4) Install a Cat Fence

Acting as a mesh dome for a large portion of your yard, a cat fence can serve as a covered playground for your pet.

The benefit of a cat fence is that it allows your cat to run around your yard while in a specific coverage area. This will prevent mice, rats, snakes, birds, etc. from penetrating the mesh.

Ranging from 800 square feet to upwards of 4,000 square feet, a cat fence can cover most any type of yard measurement and configuration.

This is a fantastic option if you have several cats who have a daily habit of bringing rodents and live critters onto your property.

5) Eliminate the Cat Flap

If you allow your cat to come and go using a cat flap, it is advised that you no longer allow that routine.  While eliminating or locking the cat flap will not stop your cat from catching birds and mice it will prevent your cat from bringing them inside your home.

By letting your cat move in and out of your house without being able to see what is in their mouth is asking for trouble. You are allowing your cat to enter your property unsupervised at any time of the day or night.

do bells on cats protect birds?

Although you can purchase an anti-mouse cat flap, it is probably best to eliminate a flap entirely. If you have dealt with trying to catch a mouse or bird inside of your home, you know all about the damage that can be done to the interior.

Pay attention to what is in your cat’s mouth. Here are some quick tips…

  • If your cat returns home under the cover of night, turn off the lights in the room nearest the door. This will allow you to see through the window and enjoy a clear view. Turning on patio, porch or yard lights can also be beneficial while keeping your inside lights off.
  • Never blindly open your door to let your cat in, especially once it starts to get dark. If you take this approach without getting a clear view of your cat’s mouth, you could be letting a rodent inside. Just because you see your cat coming to the door, you should never assume that all is well.

What Should You Do if Your Cat Catches a Mouse?

If you notice that your cat has caught a mouse, make sure that every door entrance is kept closed.

Use play tactics to distract and separate your cat from the mouse. If you can distract your cat for long enough, the mouse may have enough time to scamper away.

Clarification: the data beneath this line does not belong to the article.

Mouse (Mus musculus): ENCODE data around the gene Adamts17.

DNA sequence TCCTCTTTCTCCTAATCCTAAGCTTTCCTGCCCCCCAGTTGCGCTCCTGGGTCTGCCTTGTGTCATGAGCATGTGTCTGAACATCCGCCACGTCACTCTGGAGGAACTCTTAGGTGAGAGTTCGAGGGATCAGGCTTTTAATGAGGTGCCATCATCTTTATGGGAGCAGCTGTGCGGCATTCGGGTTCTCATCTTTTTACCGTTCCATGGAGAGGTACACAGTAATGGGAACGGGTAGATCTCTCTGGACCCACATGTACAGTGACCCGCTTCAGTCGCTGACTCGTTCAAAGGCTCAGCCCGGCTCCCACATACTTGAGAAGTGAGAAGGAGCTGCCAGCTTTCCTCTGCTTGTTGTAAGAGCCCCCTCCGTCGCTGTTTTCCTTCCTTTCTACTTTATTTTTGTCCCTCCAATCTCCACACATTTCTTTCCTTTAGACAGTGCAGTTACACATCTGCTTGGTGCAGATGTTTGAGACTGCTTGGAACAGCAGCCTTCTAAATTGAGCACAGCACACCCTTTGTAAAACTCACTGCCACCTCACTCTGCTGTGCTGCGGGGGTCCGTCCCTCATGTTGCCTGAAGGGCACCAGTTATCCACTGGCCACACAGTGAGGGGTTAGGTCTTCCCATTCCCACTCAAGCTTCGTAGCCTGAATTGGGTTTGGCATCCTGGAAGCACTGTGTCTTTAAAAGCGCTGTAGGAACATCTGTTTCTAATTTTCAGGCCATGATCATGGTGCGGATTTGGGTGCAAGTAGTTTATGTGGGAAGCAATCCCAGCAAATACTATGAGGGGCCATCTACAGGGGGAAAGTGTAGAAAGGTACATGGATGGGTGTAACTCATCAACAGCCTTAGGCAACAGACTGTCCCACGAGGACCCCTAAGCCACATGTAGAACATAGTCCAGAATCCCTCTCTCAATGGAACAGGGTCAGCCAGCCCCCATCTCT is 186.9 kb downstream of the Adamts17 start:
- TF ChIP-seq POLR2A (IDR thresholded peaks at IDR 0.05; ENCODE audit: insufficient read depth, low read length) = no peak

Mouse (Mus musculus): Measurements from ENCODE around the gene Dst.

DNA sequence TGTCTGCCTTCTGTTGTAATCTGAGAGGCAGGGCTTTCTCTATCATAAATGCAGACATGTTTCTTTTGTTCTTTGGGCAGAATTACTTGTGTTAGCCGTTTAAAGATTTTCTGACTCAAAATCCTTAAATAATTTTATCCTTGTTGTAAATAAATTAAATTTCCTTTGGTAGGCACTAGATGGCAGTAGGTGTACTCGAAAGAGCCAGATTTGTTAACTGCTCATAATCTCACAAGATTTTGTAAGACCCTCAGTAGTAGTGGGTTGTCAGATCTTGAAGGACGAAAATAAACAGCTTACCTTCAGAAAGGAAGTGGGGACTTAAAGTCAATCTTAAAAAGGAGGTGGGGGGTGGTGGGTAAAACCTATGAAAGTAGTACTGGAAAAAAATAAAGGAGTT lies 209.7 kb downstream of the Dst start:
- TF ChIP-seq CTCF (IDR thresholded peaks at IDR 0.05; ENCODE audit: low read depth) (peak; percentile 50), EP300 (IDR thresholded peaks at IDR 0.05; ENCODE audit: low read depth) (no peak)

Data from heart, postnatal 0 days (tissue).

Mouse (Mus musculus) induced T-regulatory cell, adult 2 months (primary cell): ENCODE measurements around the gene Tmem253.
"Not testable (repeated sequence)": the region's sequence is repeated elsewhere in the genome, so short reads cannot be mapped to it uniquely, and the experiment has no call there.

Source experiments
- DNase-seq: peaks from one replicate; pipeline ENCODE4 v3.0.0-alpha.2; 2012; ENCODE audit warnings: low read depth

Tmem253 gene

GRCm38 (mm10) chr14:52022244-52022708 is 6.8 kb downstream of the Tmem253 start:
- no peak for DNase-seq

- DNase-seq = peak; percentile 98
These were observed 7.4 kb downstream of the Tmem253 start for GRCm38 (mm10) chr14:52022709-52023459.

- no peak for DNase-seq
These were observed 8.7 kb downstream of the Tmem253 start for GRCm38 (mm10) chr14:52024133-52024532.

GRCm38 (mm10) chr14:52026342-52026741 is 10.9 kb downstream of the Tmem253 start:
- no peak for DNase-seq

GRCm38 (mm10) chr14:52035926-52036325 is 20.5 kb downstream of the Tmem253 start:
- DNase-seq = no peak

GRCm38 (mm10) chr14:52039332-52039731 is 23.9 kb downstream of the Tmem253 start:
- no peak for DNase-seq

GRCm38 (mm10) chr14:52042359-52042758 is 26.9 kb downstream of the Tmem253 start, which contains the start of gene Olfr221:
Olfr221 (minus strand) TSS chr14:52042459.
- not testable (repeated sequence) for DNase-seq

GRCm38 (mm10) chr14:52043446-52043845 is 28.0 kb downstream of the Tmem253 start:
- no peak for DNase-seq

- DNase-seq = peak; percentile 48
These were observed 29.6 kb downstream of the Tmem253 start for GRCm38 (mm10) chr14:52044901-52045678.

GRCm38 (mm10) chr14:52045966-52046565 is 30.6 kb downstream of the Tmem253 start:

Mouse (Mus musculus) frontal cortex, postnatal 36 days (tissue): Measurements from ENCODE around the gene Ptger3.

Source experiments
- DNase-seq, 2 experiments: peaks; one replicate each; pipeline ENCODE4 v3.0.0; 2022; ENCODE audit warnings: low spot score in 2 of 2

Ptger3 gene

In most cases, your cat will not kill the mouse as it is seen by them as a live toy. Once your cat has pawed the mouse on the head and chased it around the yard, they will become bored and walk away.

My Cat Ate a Mouse and is Vomiting

Mice can carry bacteria, parasites, toxins, and viruses. If your cat was to eat a mouse, sickness could easily occur. Vomiting is one of the many unpleasant symptoms that can arise from eating mice.

Can a Cat Get Worms from Eating a Mouse?

A cat could pick up worms (roundworm) or other nasty parasites from eating a mouse. Roundworm from an infected mouse will live inside your cat’s intestines, but the larvae of the roundworm can also be found in muscle tissue. If infected, you’ll need a worming treatment.

What If My Cat Ate a Poisoned Mouse?

There is a possibility that your cat has eaten a mouse that has been poisoned (secondary poisoning). The risk facing your cat will depend on how long it has been since the mouse ingested the poison and how much of the mouse the cat ingested.

If you have connected your cat’s vomiting to biting (drawing blood) or eating a mouse, you should consult your veterinarian without delay. Your vet will diagnose the problem and administer the appropriate drugs and antibiotics.

Do Mice Have Rabies?

Mice are not known to be a carrier of rabies. Although transmission is not impossible, the Centers for Disease Control and Prevention (CDC) notes that mice are almost never found to be infected with the disease.

Coyotes, foxes, raccoons, and skunks are the prime carriers of rabies within the United States.

While often overlooked, birds and mice can pose a significant health threat. Bacteria and disease can introduce sickness in your cat and members of your family.

Cats tend to mellow with age. The closer your cat reaches senior status, the less frequently that mouse and bird catching will occur.